On 23 February 2022, the Advertising Standards Council of India (ASCI) released its 'Guidelines for advertising of Virtual Digital Assets and linked services' (Guidelines) to ensure that advertisements pertaining to 'crypto products' or Non-Fungible Tokens (NFTs) are not misleading and that consumers who deal in Virtual Digital Assets (VDA) are fully aware of the risks involved. The Guidelines would be applicable to all advertisements released or published on or after 1 April 2022. As regards all earlier advertisements which are already in circulation, the Guidelines state that the same must not appear in public domain unless they comply with the Guidelines, post 15 April 2022.
Background and Overview of Guidelines
The preamble to the Guidelines recognizes that crypto products and NFTs are a new and evolving form of investment, presently unregulated and extremely volatile, and therefore the need to protect consumers/investors from risks arising therefrom. ASCI's press release dated 23 February 2022 accompanying the said Guidelines also notes that even though the Indian Government is working on a framework for VDAs, advertisements for such products/services have been aggressively growing in the recent past and that such advertisements often do not adequately disclose the associated risks.
The Guidelines mandate that the following disclaimer must be prominently featured, in an unmissable manner, on all advertisements for VDA products and VDA exchanges:
"Crypto products and NFTs are unregulated and can be highly risky. There may be no regulatory recourse for any loss from such transactions."
For advertisement formats where there is a limit on characters, a shortened disclaimer followed by a link to the full disclaimer has been mandated.
The ASCI Guidelines adopt an identical definition for VDAs as proposed in the Finance Bill, 2022 and exclude Indian or foreign currency from its ambit. The Guidelines prohibit usage of words such as currency, securities, custodian, or depositories in VDA advertisements since consumers commonly associate such terms with regulated products. Further, the disclaimer would have to be made in the dominant language of the advertisement and must meet the minimum requirements per the previously published general ASCI Guidelines for Disclaimers in advertisements.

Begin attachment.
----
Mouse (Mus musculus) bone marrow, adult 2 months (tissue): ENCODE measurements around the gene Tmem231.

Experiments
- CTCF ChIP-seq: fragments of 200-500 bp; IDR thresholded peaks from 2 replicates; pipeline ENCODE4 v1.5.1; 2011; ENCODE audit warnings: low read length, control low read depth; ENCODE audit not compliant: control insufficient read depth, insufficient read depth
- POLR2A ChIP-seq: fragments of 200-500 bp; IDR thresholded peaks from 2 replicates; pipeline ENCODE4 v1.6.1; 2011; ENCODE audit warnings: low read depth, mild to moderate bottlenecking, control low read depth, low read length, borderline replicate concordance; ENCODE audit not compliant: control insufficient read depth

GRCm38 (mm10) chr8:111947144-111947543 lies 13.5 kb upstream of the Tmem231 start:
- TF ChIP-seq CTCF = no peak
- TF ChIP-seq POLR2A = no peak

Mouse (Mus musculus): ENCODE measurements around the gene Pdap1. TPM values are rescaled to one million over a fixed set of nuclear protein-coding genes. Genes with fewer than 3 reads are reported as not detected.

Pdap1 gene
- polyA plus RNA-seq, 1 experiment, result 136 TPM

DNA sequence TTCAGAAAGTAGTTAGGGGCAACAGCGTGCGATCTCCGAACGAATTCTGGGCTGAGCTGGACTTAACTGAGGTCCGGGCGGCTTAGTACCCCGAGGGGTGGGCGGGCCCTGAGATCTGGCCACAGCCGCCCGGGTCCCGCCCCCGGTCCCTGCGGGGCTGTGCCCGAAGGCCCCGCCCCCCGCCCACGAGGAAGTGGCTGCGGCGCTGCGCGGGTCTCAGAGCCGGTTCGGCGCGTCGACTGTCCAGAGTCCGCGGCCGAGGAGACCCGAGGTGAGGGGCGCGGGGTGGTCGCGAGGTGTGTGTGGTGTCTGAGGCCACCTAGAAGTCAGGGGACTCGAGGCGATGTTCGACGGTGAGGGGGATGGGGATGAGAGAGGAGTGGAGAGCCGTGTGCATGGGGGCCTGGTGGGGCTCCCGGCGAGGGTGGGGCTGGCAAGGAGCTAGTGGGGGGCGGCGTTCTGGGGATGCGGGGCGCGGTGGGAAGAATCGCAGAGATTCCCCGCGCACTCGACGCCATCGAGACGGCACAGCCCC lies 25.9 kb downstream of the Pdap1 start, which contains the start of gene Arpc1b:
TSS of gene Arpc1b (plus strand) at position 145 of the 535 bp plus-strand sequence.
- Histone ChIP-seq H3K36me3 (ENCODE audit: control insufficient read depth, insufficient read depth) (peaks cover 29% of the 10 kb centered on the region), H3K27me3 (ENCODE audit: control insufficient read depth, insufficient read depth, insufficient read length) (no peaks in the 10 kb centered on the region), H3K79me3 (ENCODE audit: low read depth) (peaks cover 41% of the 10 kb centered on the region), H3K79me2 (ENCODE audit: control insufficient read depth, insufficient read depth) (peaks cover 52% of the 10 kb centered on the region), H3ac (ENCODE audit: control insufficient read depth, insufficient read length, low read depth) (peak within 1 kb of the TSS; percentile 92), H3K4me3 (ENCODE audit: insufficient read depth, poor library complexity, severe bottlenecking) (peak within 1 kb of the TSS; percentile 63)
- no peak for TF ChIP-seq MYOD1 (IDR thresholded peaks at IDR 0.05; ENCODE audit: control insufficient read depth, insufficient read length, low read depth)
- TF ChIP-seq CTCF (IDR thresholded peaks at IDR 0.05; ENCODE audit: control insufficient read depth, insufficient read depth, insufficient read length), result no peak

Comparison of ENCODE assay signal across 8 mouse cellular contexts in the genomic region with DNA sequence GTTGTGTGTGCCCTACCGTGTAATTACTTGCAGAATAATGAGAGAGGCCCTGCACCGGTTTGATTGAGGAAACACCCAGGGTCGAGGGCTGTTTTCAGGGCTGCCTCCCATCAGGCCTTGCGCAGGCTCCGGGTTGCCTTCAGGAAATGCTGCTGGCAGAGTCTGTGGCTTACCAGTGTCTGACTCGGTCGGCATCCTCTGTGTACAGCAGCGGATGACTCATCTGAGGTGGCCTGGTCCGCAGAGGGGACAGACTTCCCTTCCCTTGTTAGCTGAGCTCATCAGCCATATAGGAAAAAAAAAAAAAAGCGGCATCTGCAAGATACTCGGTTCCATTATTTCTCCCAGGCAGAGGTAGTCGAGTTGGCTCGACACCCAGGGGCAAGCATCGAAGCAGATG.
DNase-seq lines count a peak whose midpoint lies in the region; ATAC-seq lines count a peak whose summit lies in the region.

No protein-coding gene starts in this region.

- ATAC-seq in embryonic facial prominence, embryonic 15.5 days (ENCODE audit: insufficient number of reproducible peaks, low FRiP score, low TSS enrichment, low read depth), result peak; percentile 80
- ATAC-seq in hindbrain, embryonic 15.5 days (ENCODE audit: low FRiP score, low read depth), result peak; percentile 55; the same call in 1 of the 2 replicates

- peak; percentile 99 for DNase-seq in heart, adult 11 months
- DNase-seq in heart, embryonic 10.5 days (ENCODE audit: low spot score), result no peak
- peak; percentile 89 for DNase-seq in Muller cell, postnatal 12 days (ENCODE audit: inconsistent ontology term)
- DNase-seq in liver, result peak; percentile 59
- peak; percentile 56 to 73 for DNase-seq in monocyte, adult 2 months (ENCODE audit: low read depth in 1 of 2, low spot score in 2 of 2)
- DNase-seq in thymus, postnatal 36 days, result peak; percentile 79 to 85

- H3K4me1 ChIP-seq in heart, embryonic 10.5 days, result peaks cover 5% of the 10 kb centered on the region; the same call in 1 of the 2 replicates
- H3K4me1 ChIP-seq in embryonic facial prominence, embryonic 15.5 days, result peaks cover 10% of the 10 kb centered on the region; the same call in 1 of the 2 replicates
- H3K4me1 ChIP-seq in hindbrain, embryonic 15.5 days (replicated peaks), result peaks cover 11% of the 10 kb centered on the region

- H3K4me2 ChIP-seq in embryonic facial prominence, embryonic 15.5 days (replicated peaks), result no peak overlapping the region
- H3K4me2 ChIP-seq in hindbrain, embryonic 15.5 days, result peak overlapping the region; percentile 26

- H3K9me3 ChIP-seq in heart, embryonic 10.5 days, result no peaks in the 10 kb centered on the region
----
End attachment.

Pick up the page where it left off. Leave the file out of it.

The Guidelines also contemplate a comprehensive set of rules as regards the manner in which the aforesaid disclaimer(s) ought to appear with respect to each advertisement format. The same are summarised below:
|Sr No.||Advertisement Format||Manner of disclaimer appearance|
|a)||Print or static||Equal to at least 1/5th of the advertising space at the bottom of the advertisement in an easy-to-read font, against a plain background, and to the maximum font size afforded by the space.|
|b)||Video||Disclaimer should be placed at the end of the advertisement against a plain background. A voice over must accompany the disclaimer in text. The voiceover should be at a normal speaking pace and must not be hurried. In the case of long format video of over two minutes, the said disclaimer should be repeated at the beginning and at the end of the video. The disclaimer must remain on screen for a minimum of five seconds.|
|c)||Audio||The disclaimer must be spoken at the end of the advertisement. The voiceover should be at a normal speaking pace and must not be hurried. In the case of long format audio of over 90 seconds, the aid disclaimer should be repeated at the beginning and at the end of the audio.|
|d)||Social media posts||Disclaimer must be carried in both the caption as well as any picture or video attachments. The disclaimer within the caption must be placed upfront at the beginning of the post. Where social media posts. or advertisements have restrictions on text in the static picture, the disclaimer must be carried upfront in the caption before the fold.|